see "Prevention of neural tube defects").
Substance use — Maternal alcohol consumption, smoking, or use of illicit drugs can be
harmful to the fetus. Patients who have problems with substance use should be strongly
advised of the risks of this behavior and referred to cessation programs in their area. (See
"Smoking and pregnancy", see "Alcohol intake and pregnancy", and see "Substance use
in pregnancy")

Infection precautions — Some infections are potentially harmful in pregnancy and


interventions exist to minimize the risk of these infections. In general, pregnant women
should avoid contact with people with febrile illnesses that could be contagious.
Influenza — Influenza vaccination is recommended for women who will be pregnant
during the influenza season, regardless of stage of pregnancy. (See "Immunization of
pregnant women"). Toxoplasmosis (See "Toxoplasmosis and pregnancy")
Cytomegalovirus (See "Cytomegalovirus infection in pregnancy") Listeria (See
"Epidemiology and pathogenesis of Listeria monocytogenes infection") Varicella (See
"Varicella-zoster virus infection in pregnancy") Parvovirus (See "Parvovirus B19
infection during pregnancy" and see "Treatment and prevention of parvovirus B19
infection") Infections associated with pets — Women who are pregnant or planning
pregnancy should avoid contact with all rodents [33] . Precautions about handling pets
and laboratory animals are discussed in topic reviews on each animal (see topic reviews
on zoonotic infection). Foodborne infections (See "Nutrition in pregnancy" section on
Avoidance of foodborne illnesses).

Work — A woman with an uncomplicated pregnancy who is employed where there are
no greater potential hazards than those encountered in routine daily life may continue to
work without interruption until the onset of labor. However, the physical demands of the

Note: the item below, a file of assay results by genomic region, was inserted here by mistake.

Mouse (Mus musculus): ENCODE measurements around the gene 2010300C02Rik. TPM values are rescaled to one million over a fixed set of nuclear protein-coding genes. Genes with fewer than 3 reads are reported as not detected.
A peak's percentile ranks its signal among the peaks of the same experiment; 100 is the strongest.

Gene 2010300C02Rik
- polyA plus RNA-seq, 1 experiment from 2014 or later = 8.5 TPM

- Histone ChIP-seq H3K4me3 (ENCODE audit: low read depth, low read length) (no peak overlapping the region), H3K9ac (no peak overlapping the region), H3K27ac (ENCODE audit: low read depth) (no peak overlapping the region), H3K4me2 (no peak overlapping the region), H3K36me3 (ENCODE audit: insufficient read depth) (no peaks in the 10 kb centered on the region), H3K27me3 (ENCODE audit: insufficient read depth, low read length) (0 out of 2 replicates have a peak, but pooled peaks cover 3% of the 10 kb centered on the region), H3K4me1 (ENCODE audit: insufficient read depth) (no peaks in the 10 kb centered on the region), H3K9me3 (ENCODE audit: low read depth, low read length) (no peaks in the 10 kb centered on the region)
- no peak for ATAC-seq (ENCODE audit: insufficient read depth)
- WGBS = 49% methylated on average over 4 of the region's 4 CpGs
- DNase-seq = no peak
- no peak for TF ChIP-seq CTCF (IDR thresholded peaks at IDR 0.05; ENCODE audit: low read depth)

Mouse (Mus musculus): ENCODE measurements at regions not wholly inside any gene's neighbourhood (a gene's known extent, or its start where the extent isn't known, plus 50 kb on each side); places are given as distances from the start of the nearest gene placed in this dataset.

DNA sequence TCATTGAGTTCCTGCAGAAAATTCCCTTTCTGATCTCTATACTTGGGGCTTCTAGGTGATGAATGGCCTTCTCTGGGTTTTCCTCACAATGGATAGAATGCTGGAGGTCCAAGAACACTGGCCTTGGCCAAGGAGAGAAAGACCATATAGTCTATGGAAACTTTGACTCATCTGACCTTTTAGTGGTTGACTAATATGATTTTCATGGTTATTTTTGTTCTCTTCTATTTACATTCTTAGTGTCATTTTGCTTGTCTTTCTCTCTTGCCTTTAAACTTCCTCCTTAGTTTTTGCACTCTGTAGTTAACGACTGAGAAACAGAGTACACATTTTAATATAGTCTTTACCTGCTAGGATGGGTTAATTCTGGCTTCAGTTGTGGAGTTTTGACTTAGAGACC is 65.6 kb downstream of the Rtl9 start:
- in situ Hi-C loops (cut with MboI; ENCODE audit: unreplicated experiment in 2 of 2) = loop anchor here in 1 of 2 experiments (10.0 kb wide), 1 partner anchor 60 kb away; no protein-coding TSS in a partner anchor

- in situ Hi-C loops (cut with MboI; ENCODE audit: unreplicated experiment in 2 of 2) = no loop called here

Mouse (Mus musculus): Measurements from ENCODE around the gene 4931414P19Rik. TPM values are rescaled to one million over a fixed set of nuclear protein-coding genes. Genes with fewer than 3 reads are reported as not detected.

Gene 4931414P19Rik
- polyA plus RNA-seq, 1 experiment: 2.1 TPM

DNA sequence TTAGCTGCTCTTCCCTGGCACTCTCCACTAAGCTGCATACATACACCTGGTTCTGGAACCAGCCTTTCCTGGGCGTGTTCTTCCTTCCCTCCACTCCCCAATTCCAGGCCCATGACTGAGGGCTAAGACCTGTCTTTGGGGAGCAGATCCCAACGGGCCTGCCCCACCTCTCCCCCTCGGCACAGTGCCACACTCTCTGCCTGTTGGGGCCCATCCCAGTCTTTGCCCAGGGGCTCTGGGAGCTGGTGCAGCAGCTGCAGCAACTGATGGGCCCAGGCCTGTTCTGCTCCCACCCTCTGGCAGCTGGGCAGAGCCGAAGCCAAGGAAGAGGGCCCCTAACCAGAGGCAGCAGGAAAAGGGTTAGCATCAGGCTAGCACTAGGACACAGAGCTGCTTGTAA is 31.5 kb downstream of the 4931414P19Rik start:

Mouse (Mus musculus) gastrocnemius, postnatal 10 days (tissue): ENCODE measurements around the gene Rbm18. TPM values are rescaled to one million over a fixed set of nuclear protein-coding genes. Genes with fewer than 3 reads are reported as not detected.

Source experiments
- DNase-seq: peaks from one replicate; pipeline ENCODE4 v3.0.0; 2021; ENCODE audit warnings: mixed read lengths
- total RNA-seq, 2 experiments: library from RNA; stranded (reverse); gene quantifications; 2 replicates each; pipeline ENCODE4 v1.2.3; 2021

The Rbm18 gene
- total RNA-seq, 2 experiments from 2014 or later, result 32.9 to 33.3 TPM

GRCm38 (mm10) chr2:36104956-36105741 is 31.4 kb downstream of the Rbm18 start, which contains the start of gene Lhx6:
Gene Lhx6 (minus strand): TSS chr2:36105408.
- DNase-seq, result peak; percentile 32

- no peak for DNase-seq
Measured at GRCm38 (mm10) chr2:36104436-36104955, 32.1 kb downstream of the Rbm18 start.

woman's job should be considered, especially in women at higher risk of preterm
delivery. (See "Work and pregnancy").

Exercise — Healthy women with uncomplicated pregnancies should continue to exercise


during pregnancy. Issues regarding type, frequency, and duration of exercise, as well as
risks of and contraindications to exercise, are reviewed separately. (See
"Recommendations for exercise during pregnancy and the postpartum period" and see
"Anatomical and physiological changes of pregnancy and exercise").

Sexual activity — Theoretically, sexual intercourse may stimulate labor due to physical
stimulation of the lower uterine segment, endogenous release of oxytocin as a result of
orgasm, direct action of prostaglandins in semen, or increased exposure to infectious
agents. However, in the absence of pregnancy complications (eg, vaginal bleeding,
ruptured membranes), there is insufficient evidence to recommend against sexual
intercourse during pregnancy. Most studies have not shown an increased risk of preterm
labor/delivery or infectious complications (unless a sexually transmitted disease is
acquired) [37,38] .

Birth defects and genetic issues — The prevalence of birth defects of medical, surgical,
or cosmetic significance is 2 to 4 percent among live born infants and does not vary